What is 2G?
2G stands for 'second generation', as it's the second type of mobile phone technology. The first commercial 2G networks were introduced in 1991.
The first generation of mobile connectivity - 1G - came out in the 1980s and was an analogue telecommunication standard. 2G networks are digital, but both 1G and 2G use digital signalling to connect radio towers to the rest of the mobile infrastructure.
2G introduced data services for mobile, starting with SMS messages. It also meant that digitally-encrypted phone conversations were possible.
Do phones still use 2G?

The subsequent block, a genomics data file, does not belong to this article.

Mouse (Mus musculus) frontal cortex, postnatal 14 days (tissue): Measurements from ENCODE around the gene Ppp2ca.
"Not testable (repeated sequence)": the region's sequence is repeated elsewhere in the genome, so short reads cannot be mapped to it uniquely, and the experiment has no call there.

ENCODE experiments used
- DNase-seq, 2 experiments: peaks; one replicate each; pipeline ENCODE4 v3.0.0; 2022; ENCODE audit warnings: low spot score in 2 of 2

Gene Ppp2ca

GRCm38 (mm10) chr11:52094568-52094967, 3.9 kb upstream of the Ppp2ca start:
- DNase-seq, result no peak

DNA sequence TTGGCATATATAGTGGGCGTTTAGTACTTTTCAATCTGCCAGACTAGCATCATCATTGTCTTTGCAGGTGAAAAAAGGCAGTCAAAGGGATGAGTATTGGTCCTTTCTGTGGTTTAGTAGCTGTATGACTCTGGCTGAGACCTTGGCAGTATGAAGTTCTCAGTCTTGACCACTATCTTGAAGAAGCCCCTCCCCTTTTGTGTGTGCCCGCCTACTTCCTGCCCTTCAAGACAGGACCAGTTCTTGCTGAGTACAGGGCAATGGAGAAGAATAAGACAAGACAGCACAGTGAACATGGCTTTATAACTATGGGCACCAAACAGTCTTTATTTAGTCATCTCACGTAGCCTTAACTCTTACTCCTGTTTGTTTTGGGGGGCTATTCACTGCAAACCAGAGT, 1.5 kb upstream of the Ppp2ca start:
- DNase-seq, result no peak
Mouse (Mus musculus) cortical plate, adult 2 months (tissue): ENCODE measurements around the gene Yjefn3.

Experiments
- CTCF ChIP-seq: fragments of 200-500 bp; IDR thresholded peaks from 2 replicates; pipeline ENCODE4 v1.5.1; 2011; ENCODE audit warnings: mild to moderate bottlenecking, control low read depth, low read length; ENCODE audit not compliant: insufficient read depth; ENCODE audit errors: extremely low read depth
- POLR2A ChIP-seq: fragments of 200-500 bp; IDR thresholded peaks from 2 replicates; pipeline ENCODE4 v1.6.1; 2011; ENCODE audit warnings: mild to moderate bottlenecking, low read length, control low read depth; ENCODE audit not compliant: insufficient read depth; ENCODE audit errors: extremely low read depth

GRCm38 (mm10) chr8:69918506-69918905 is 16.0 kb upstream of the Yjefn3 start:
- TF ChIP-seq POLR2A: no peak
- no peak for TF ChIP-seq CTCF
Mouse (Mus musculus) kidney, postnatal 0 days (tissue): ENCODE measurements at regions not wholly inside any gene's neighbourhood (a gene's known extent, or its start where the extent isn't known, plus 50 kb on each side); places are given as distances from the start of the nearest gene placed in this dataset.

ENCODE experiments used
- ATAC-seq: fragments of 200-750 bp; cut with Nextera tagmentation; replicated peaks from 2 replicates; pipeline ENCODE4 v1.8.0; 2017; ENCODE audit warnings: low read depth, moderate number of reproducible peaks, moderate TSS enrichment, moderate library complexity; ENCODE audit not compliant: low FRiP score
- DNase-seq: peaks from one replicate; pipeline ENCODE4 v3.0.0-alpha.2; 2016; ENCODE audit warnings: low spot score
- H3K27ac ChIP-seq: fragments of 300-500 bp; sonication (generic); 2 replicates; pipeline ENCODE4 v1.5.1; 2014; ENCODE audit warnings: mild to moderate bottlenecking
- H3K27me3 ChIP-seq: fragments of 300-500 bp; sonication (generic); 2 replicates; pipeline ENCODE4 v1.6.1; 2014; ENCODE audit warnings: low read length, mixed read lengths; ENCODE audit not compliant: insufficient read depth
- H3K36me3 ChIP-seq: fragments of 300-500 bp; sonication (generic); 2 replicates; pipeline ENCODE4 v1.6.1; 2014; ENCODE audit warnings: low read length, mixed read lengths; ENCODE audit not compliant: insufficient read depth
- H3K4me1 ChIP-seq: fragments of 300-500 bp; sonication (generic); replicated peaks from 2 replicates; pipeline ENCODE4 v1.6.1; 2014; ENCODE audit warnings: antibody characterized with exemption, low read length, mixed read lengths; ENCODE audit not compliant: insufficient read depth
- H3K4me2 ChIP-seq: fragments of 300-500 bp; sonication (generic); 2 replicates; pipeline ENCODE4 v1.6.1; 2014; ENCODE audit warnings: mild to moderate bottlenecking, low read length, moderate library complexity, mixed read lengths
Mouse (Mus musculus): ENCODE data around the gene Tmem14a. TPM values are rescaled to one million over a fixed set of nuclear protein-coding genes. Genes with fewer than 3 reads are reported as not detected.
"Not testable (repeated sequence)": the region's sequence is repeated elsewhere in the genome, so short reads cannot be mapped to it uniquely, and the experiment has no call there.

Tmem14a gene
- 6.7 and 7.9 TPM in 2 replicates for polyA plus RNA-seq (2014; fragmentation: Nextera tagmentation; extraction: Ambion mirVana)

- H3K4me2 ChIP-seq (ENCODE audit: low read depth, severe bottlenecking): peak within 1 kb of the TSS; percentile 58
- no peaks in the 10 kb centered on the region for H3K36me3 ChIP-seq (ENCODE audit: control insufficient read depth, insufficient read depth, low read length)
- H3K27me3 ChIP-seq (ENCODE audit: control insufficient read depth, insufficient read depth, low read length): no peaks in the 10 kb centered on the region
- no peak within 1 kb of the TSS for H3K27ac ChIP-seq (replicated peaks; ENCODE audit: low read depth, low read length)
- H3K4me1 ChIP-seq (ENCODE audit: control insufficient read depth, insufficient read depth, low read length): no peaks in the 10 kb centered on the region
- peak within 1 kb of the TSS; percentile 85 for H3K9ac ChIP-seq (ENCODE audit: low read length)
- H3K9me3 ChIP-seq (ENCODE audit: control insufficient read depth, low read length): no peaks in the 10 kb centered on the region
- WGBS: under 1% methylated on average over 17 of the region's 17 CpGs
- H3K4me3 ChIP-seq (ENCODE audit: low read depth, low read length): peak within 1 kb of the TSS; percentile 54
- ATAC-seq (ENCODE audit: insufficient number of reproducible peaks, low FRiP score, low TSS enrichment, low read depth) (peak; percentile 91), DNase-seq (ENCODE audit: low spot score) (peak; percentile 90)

2G networks are still used in most parts of Europe, Africa, Central America and South America, and many modern LTE-enabled devices still use 2G as a fallback network for phone calls if 3G, 4G or 5G aren't working. 2G is also still widely used for machine-to-machine communication, such as smart meters.
All 2G and 3G networks across the UK will be closed by 2033.
What are the benefits of 2G?
Even though 2G is slower than 3G, 4G and 5G, when it was first introduced, it had a huge number of benefits.
2G still has the largest coverage footprint in many countries
It allowed voice signals to be digitised and compressed, so it was more efficient on the frequency spectrum than 1G
2G introduced data services in the form of SMS text messaging
2G allowed digital encryption for data and voice signals
2G consumed less battery power than 1G, and made mobile handsets more energy efficient